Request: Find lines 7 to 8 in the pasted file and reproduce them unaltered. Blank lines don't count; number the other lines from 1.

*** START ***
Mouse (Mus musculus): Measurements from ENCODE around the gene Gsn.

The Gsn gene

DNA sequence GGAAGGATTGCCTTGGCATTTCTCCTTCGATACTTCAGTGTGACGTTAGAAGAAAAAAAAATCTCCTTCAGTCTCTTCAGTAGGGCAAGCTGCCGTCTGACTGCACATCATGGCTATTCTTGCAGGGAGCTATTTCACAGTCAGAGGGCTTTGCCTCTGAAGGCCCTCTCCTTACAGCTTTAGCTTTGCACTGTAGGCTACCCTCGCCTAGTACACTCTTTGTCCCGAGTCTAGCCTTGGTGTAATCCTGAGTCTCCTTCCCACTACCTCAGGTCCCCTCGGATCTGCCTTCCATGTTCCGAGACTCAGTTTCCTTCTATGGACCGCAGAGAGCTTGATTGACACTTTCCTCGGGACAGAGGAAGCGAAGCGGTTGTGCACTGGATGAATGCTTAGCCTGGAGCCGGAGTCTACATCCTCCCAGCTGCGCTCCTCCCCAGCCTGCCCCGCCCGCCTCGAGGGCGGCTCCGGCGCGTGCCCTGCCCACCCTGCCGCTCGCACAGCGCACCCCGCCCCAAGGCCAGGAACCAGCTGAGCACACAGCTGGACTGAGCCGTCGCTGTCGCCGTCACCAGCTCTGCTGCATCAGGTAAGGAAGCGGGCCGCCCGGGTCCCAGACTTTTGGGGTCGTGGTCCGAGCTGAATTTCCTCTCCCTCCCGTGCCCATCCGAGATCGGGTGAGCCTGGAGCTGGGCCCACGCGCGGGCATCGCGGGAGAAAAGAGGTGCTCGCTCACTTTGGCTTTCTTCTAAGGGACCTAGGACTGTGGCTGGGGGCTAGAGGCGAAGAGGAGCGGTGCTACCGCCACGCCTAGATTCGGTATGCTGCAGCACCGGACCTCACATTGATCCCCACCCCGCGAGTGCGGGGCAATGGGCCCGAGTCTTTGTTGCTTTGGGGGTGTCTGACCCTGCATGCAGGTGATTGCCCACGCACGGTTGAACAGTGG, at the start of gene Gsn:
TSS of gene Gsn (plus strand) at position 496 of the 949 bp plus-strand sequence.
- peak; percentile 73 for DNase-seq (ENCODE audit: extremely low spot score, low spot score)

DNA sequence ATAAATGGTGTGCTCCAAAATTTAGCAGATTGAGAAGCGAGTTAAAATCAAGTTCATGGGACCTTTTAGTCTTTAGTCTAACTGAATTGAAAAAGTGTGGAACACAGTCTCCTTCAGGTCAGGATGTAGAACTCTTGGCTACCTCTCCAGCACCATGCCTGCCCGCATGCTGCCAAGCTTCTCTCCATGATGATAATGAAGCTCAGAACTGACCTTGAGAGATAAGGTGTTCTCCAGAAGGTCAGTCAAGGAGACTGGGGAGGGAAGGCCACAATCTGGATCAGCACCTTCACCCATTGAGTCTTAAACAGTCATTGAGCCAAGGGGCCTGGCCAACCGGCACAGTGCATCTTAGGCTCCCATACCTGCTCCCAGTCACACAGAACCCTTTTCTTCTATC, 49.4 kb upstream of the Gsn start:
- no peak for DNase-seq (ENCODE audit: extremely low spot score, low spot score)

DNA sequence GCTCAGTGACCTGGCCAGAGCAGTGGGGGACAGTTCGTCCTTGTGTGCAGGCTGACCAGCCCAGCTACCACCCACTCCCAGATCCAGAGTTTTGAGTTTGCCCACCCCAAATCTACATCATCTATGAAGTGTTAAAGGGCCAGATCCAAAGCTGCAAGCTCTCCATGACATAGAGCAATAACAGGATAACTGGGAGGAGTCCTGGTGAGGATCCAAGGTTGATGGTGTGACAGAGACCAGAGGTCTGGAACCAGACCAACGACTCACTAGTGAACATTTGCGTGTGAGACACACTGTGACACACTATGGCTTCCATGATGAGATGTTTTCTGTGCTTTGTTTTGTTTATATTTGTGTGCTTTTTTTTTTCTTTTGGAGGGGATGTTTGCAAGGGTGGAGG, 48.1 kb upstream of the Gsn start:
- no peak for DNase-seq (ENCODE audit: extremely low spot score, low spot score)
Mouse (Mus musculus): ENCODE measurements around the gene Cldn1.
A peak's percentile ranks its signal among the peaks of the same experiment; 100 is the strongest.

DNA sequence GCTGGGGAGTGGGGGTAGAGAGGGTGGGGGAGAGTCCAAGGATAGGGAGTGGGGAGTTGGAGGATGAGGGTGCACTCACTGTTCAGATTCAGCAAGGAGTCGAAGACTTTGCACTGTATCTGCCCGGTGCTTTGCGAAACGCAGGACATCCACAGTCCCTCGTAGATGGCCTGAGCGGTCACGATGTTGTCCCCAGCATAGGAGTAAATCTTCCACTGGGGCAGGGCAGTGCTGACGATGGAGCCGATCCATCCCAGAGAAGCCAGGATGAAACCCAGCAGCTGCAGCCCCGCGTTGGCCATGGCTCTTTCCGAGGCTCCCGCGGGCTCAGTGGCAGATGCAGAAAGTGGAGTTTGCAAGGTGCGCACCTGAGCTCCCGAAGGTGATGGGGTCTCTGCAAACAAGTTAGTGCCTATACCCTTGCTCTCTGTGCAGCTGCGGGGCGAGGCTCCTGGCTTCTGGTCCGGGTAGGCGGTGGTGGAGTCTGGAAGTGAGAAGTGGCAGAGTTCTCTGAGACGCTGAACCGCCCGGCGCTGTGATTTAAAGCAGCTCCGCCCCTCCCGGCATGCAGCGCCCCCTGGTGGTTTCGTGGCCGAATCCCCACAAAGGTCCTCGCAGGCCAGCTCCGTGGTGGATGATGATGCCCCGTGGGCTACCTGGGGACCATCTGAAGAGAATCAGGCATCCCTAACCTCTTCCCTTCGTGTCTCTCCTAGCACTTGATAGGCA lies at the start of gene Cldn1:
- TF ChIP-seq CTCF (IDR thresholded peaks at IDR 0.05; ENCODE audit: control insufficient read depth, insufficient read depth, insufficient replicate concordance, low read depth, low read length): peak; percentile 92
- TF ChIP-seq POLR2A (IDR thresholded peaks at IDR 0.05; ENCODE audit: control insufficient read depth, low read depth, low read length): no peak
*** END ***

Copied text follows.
- no peak for DNase-seq (ENCODE audit: extremely low spot score, low spot score)

DNA sequence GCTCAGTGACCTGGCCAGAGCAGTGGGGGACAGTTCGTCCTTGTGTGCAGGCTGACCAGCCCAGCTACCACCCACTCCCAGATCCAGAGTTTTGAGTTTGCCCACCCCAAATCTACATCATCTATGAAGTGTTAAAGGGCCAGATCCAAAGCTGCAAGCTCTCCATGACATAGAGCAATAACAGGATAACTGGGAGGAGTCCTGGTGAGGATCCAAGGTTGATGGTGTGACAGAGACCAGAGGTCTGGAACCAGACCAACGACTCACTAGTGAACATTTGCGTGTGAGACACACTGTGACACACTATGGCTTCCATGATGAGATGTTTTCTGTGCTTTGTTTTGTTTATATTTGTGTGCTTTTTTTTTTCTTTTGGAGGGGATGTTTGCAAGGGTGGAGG, 48.1 kb upstream of the Gsn start: